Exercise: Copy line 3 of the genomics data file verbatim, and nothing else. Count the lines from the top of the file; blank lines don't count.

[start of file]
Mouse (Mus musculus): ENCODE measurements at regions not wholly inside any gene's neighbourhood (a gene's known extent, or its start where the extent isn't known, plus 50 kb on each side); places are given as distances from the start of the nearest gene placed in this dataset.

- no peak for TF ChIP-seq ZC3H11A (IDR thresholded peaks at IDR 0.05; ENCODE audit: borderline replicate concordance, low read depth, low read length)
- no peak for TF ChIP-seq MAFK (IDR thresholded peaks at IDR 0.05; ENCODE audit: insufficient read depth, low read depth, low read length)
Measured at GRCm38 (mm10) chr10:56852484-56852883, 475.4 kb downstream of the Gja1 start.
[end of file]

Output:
- no peak for TF ChIP-seq MAFK (IDR thresholded peaks at IDR 0.05; ENCODE audit: insufficient read depth, low read depth, low read length)